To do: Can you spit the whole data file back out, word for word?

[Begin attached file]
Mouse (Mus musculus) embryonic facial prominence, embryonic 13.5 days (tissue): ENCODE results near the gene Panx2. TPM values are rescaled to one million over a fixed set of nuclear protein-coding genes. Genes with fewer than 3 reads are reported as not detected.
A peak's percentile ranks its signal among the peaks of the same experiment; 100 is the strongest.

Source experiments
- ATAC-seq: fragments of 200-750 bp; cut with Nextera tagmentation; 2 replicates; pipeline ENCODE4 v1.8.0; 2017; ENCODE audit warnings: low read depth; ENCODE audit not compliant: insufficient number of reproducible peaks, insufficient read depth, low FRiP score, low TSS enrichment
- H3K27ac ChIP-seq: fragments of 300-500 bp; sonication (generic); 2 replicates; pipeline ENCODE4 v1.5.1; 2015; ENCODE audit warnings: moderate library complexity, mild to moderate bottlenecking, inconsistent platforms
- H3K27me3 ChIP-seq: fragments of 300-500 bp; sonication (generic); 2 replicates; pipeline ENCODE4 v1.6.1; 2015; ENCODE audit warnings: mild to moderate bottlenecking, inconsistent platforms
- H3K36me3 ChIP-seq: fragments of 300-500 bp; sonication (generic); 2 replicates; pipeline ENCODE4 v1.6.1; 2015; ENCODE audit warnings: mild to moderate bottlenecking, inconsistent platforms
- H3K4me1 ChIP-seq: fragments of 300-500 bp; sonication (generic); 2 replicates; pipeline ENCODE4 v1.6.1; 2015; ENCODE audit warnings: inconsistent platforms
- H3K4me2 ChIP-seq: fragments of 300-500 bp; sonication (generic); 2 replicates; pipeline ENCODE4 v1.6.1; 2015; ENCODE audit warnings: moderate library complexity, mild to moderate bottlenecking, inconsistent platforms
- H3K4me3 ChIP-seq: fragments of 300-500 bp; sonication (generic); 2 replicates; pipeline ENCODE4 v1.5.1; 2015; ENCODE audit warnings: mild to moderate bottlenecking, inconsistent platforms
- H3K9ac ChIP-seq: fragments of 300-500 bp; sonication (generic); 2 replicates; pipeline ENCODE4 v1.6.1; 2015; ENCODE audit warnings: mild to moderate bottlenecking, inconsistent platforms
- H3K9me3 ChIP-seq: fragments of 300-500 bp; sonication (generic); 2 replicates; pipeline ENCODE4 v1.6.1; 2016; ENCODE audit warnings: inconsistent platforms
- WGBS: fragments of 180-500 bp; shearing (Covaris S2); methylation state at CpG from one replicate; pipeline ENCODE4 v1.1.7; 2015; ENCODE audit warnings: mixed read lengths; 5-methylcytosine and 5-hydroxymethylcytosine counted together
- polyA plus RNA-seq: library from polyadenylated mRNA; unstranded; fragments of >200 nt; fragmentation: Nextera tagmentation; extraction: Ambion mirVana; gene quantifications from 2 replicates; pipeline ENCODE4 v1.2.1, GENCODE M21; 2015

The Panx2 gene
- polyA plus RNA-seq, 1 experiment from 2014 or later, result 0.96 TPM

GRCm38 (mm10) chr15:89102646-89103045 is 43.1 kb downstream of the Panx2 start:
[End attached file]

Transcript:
Mouse (Mus musculus) embryonic facial prominence, embryonic 13.5 days (tissue): ENCODE results near the gene Panx2. TPM values are rescaled to one million over a fixed set of nuclear protein-coding genes. Genes with fewer than 3 reads are reported as not detected.
A peak's percentile ranks its signal among the peaks of the same experiment; 100 is the strongest.

Source experiments
- ATAC-seq: fragments of 200-750 bp; cut with Nextera tagmentation; 2 replicates; pipeline ENCODE4 v1.8.0; 2017; ENCODE audit warnings: low read depth; ENCODE audit not compliant: insufficient number of reproducible peaks, insufficient read depth, low FRiP score, low TSS enrichment
- H3K27ac ChIP-seq: fragments of 300-500 bp; sonication (generic); 2 replicates; pipeline ENCODE4 v1.5.1; 2015; ENCODE audit warnings: moderate library complexity, mild to moderate bottlenecking, inconsistent platforms
- H3K27me3 ChIP-seq: fragments of 300-500 bp; sonication (generic); 2 replicates; pipeline ENCODE4 v1.6.1; 2015; ENCODE audit warnings: mild to moderate bottlenecking, inconsistent platforms
- H3K36me3 ChIP-seq: fragments of 300-500 bp; sonication (generic); 2 replicates; pipeline ENCODE4 v1.6.1; 2015; ENCODE audit warnings: mild to moderate bottlenecking, inconsistent platforms
- H3K4me1 ChIP-seq: fragments of 300-500 bp; sonication (generic); 2 replicates; pipeline ENCODE4 v1.6.1; 2015; ENCODE audit warnings: inconsistent platforms
- H3K4me2 ChIP-seq: fragments of 300-500 bp; sonication (generic); 2 replicates; pipeline ENCODE4 v1.6.1; 2015; ENCODE audit warnings: moderate library complexity, mild to moderate bottlenecking, inconsistent platforms
- H3K4me3 ChIP-seq: fragments of 300-500 bp; sonication (generic); 2 replicates; pipeline ENCODE4 v1.5.1; 2015; ENCODE audit warnings: mild to moderate bottlenecking, inconsistent platforms
- H3K9ac ChIP-seq: fragments of 300-500 bp; sonication (generic); 2 replicates; pipeline ENCODE4 v1.6.1; 2015; ENCODE audit warnings: mild to moderate bottlenecking, inconsistent platforms
- H3K9me3 ChIP-seq: fragments of 300-500 bp; sonication (generic); 2 replicates; pipeline ENCODE4 v1.6.1; 2016; ENCODE audit warnings: inconsistent platforms
- WGBS: fragments of 180-500 bp; shearing (Covaris S2); methylation state at CpG from one replicate; pipeline ENCODE4 v1.1.7; 2015; ENCODE audit warnings: mixed read lengths; 5-methylcytosine and 5-hydroxymethylcytosine counted together
- polyA plus RNA-seq: library from polyadenylated mRNA; unstranded; fragments of >200 nt; fragmentation: Nextera tagmentation; extraction: Ambion mirVana; gene quantifications from 2 replicates; pipeline ENCODE4 v1.2.1, GENCODE M21; 2015

The Panx2 gene
- polyA plus RNA-seq, 1 experiment from 2014 or later, result 0.96 TPM

GRCm38 (mm10) chr15:89102646-89103045 is 43.1 kb downstream of the Panx2 start: